At the lowest elevations, the vegetation was decidedly desert like. I oggled some new cactus species along the way although I didn’t grab a lot of photos for some new cactus of the week photos. (I’ll try harder next trip!) As we climbed, my excitement for the hike kept building!

Road to MX National Park

Road to National Park

Eventually we reached pine trees! Big, beautiful pine trees surrounded by gorgeous exposed rocks! It was an astounding change to be in this environment and is definitely not anything I’d have expected to see in Mexico before researching this trip.

Road to National Park

The signage for the park made me so happy. It was totally reminiscent of US national park signs but it was still … different.

Entering National Park

National Park Entrance

National Park map

Watch for deer

After passing through this meadow that totally reminded me of Yellowstone, we turned south on a dirt road to our trailhead.

Parque Sierra de San Pedro Martir

Although a day ahead of schedule, we loaded up our packs to head for our first camp. After a few miles we realized that something wasn’t quite right. I powered up my phone to check the GPS and we realized we’d walked down an old road instead of following the trail. We decided to return to the car (especially since my hiking partner realize that the drivers side door might not have gotten locked!), spend the night, and begin all over according to plan.

The morning was cool and made for great hiking weather. We set out towards Blue Bottle Pass. We didn’t make great time but we really enjoyed taking in everything:

hiking

hiking

hiking

As we reached the Pass, we finally got a look at Picacho del Diablo. Holy cow: that mountain is intimidating looking!

Picacho Del Diablo

Crossing over onto the northeast face of Cerro Botella Azul, we also found some snow!

Snow in Mexico!

Then it was time for the descent into the canyon towards Campo Noche. Unfortunately, following the trail here was really difficult. Most trip reports emphasized the need to traverse as far as possible towards the saddle between Picaho and Cerro Botella Azul and … we didn’t. Quite a ways down the canyon, we realized we’d been cliffed out since we were in the wrong chute. We tried to traverse to the east but were faced with more cliffs that we didn’t feel comfortable negotiating with full packs. Sadly, we realized that going down the wrong way was pretty much the end of our adventure. We’d have to climb back to the saddle, then down the tough terrain, then up the mountain, then up to the saddle again. I took next to no photos of that descent or of our reascent–it was a real butt kicker! (I’ll be back. Who’s with me?) This is the one photo I have of the canyon:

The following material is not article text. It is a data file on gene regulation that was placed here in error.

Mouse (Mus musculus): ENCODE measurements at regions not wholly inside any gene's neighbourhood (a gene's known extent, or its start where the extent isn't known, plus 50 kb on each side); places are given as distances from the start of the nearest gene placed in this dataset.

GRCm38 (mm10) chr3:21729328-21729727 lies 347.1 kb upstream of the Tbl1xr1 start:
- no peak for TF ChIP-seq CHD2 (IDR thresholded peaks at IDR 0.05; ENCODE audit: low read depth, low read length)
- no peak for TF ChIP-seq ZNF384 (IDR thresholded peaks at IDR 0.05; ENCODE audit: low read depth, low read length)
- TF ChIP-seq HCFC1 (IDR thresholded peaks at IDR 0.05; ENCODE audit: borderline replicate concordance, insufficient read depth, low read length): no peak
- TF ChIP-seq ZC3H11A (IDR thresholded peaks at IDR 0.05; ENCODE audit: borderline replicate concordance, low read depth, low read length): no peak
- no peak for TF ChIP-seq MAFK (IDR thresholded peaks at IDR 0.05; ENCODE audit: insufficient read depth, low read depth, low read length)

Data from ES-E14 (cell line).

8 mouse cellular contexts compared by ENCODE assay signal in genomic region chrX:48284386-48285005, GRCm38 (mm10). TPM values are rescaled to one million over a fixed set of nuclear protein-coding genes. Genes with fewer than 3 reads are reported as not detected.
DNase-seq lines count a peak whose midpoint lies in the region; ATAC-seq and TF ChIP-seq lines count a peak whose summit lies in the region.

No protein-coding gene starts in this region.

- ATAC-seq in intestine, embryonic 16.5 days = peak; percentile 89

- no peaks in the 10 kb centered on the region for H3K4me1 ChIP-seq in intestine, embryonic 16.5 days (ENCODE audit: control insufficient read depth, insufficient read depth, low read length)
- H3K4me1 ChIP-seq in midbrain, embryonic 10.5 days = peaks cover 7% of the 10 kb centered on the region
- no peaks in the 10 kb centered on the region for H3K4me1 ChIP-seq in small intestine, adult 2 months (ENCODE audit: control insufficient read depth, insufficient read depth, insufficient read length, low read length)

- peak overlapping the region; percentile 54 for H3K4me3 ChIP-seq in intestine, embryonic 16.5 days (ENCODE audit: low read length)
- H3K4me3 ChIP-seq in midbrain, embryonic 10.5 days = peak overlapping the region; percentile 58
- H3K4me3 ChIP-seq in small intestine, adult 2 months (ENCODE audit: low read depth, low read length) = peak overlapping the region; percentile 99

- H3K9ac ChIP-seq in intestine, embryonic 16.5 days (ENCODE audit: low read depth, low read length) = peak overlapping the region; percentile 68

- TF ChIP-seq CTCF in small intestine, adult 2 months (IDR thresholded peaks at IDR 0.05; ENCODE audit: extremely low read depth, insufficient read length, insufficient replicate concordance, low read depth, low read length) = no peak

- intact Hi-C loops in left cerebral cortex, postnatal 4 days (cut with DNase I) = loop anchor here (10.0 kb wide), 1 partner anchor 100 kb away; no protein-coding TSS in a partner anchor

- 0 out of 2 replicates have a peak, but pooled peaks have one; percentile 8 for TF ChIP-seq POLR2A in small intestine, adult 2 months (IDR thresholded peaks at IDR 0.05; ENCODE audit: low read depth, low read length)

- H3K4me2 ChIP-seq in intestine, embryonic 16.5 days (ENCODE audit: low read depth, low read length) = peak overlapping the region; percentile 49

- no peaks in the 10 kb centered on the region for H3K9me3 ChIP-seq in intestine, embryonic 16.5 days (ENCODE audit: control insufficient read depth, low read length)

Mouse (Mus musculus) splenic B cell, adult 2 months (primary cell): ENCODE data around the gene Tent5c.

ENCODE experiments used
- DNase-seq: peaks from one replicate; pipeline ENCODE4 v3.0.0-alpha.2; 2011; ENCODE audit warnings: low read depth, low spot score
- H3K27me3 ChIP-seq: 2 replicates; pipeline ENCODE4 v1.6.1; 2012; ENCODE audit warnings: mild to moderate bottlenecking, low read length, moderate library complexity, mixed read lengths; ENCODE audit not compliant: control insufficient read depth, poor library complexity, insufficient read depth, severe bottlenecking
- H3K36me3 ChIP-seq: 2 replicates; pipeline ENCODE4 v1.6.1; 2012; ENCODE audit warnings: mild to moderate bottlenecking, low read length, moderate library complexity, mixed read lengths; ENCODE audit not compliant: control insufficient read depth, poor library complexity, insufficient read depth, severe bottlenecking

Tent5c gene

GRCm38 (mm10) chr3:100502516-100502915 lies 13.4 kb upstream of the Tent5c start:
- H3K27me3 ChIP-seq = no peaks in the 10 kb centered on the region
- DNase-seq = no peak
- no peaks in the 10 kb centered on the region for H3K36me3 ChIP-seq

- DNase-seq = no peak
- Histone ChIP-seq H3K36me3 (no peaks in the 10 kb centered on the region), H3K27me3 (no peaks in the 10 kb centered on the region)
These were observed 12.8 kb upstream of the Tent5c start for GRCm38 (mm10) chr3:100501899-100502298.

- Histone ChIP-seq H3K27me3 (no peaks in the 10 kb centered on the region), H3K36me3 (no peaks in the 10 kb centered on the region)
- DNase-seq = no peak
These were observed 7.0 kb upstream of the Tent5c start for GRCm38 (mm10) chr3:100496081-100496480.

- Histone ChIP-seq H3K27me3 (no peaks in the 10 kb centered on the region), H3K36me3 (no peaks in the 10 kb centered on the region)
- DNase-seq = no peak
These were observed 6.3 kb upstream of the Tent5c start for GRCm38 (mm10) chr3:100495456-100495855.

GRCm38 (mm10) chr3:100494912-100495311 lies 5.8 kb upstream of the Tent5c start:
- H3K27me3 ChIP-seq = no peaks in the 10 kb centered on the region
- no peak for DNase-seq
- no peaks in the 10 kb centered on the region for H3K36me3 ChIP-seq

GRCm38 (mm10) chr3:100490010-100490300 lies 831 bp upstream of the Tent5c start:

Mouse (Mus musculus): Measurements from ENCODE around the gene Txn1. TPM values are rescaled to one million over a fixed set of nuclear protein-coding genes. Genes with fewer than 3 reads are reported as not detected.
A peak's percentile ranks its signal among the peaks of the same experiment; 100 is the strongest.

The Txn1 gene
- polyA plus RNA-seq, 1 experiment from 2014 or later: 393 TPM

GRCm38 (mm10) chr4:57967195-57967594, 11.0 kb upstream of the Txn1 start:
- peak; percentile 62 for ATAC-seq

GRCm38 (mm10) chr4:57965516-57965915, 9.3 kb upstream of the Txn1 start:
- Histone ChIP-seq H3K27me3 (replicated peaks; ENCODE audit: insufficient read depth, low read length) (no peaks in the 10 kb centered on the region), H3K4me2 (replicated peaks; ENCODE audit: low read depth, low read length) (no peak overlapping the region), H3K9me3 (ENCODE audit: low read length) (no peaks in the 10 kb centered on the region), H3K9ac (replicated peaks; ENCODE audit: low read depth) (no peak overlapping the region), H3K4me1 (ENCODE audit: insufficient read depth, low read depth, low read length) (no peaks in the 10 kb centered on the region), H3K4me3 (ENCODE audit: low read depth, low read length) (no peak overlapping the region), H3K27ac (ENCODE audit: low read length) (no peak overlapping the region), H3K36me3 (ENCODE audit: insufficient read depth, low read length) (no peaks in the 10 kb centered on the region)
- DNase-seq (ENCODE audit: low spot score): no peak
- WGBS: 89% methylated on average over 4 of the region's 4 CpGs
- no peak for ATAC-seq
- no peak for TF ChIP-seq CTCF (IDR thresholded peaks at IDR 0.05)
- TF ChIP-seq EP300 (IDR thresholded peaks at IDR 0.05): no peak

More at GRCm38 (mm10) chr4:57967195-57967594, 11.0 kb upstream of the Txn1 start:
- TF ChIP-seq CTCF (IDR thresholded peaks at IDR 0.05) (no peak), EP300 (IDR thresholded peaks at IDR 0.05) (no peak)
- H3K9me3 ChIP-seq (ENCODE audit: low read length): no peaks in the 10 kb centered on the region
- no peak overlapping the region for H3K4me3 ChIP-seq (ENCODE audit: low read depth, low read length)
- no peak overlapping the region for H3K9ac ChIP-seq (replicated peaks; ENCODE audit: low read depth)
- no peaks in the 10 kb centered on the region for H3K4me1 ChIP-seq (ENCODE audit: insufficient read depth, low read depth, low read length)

Scrambling near Picacho Del Diablo

Camp at the pass was beautiful though. The wind was blowing pretty hard but we had a nice windbreak. Since we were shortening our hike we at all the food, drank some hot chocolate, and enjoyed the light on the rocks around us.

Sunset

Sunset

Camp

The next morning, we made quick work of our hike back out to the car and decided to run up and check out the observatory before heading to San Felipe.

Pine forest

View of Picacho from the observatory:

Picahco from the observatory

Spring Break to Mexico, Part 3

In the morning, we departed our sweet camping spot and headed for Ensenada. Instead of sticking to the highway, we took a side road through the countryside (past a bunch of wineries!). I didn’t take long though before we climbed over a hill and then dropped down into Ensenada. Once we got to Ensenada it was time to find some food because when am I not looking for food when I’m in a foreign country?

We were sort of looking for a juice stand but instead found this man selling jackfruit (known in Spanish as “yaka”) and a few really yummy frozen sorbet like fruit treats. The one I got had some coconut in it but some of something else. I have no idea what it was but it hit the spot while looking for some tacos…